Corona has sent us to school

Corona has sent us to school

BY Ava-Marie Reid and
Lucien Reid

Friday, April 03, 2020

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The year 2020 has only just begun and yet what a year it has been. As if the death of young basketball legend Kobe Bryant were not enough to shake us up, we had the biggest-ever recorded earthquake in Jamaica. We were shaken, physically and otherwise.

Then, how can we forget the Windrush blowout that saw mass repatriation of Jamaicans, many of whom have never lived a day in Jamaica or have any relatives currently residing in the country.

Oh, how could we forget Harry and Meghan, the royals' major exit.

Closer to home, we had the epic by-election in which the overture of boycotting by one major political party became a reality — that needs no reintroduction.

Just off the heels of those events came the dreadful coronavirus to our shores. Being a small-island developing state, the popular opinion was that this would lead to the end of Jamaica as we know it. Some of us might have planned in January and early February that as soon as the first case hit Jamaica I would buy five plane tickets and fly away to a country of safety and well-endowed with resources. Well, we all see where that headed. Resources now mean unity and compassion, not money or N95 masks.

The coronavirus has sent us to school so much so that many things we once thought to be norms are being reimagined. Many things we thought we needed are being lived without. And, many ideologies are being reinvented.

Let's look at some:

1) The idea that First World suggests mindfulness is false. We are seeing with our very eyes that a particular world leader is seemingly overthrowing his own country and plotting his own people's demise.

2) The thought that because the great USA is number 15 on the Human Development Index does not mean coronavirus will come like a thief and disappear without much notice. The converse is true, then, that because Jamaica is number 94 on that index does not mean we will falter; instead, it's possible that we will rise like “bajie kite”, even as incomparable, economically, as we are to the mighty USA.

3) The idea that school needs four walls to facilitate the proper educational process for our students is false. We all, young and old, rich and poor, have got to be inventing ways to carry on with “school”.

4) The thought that teachers are not essential workers has now been subject to rethinking and new narratives are being developed.

5) The idea that going to school simply to do eight subjects or earn a degree is being reimagined; after all, at the end of the tenure used for study purposes it may boil down to an school-based assessment and 60 multiple choice items — as in the case of current policy from the Caribbean Examinations Council.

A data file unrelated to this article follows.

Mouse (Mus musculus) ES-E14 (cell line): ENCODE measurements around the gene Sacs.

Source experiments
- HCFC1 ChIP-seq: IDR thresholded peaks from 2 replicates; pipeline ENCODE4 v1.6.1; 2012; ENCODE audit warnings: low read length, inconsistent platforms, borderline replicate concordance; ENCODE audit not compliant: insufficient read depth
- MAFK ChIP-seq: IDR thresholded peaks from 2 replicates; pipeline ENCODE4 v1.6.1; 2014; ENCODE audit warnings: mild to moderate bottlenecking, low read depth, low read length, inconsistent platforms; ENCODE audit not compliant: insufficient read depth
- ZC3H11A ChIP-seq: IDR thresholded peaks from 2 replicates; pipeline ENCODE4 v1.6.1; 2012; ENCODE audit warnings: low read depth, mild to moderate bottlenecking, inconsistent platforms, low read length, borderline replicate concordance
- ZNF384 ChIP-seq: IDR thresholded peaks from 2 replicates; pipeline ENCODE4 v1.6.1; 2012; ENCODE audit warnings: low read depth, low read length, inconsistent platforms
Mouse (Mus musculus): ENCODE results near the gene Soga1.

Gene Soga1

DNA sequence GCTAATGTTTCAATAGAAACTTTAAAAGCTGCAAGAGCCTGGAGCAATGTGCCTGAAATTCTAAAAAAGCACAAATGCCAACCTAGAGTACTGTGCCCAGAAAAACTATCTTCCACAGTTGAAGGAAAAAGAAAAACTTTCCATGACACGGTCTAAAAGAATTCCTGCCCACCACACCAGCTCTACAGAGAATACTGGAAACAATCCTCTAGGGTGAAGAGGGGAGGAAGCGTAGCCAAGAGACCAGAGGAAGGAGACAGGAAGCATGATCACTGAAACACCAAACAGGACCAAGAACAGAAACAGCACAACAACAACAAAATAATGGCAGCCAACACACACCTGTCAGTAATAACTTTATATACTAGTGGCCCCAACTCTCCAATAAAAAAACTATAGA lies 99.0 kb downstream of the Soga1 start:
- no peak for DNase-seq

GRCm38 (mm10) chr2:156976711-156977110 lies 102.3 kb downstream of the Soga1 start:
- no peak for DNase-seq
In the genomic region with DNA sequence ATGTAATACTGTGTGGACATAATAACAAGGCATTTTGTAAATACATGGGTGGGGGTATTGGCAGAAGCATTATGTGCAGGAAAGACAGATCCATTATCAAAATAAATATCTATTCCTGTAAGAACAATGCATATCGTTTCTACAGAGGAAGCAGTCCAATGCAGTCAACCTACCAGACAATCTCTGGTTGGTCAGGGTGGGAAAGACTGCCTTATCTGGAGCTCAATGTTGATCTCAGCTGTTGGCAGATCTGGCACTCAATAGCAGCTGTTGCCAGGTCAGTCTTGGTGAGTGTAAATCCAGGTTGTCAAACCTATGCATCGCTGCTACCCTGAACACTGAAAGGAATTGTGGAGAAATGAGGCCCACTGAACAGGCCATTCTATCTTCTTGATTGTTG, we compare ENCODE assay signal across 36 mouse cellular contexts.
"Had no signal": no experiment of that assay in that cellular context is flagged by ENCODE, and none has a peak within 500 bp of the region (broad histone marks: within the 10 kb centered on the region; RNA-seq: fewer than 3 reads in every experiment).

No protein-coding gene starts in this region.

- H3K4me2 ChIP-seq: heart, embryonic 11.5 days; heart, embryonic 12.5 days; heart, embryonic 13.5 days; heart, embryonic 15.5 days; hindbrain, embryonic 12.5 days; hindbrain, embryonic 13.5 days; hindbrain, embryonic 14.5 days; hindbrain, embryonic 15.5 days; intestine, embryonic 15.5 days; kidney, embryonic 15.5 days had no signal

In other words, school was always supposed to be about social skills, emotional intelligence, etiquette, discipline, and not just about “pass or fail”. Now we are forced to understand it.

6) The idea that politics or politicians are powerful is so weak. Given our current status, all Cabinet is concerned about now is flattening the numbers — not in the national budget, not the crime, but the cases of coronavirus.

I can't help but think how simple, powerless, and human we all are, regardless of status, colour, class, or creed, we all have to “tan a wi yaad” and wait on the coronavirus to “come thru, cut and gwaan”. This coronavirus has sent us to school; wherever our schools are.

Some very interesting voice notes have been making the rounds; if you have not heard them, then, as we say in Jamaica: Part of yuh life gone! Let's get serious, though, in some voice notes parents have been crying out about how they just cannot manage teaching their own children. For some, it's the content to be taught, yet for others it is managing the everyday matters. It is all really a learning process. And the coronavirus is not an easy-going teacher; we have to listen to it and get it together — and fast, or else.

In the long run, if we will fail this school — and be forced to contend with the reality of being a 'dropout' — our children will have major deficits.

One thing is sure, if ever a time I am happy to be in school, regardless of who or what has sent me, it is now. Particularly, I am happy to be in a Jamaican school: Eternal Father, bless our Land, guard us with thy mighty hand.

Ava-Marie Reid is a senior lecturer and research officer at Shortwood Teachers' College and Lucien Reid is vice-principal at Meadowbrook High School.


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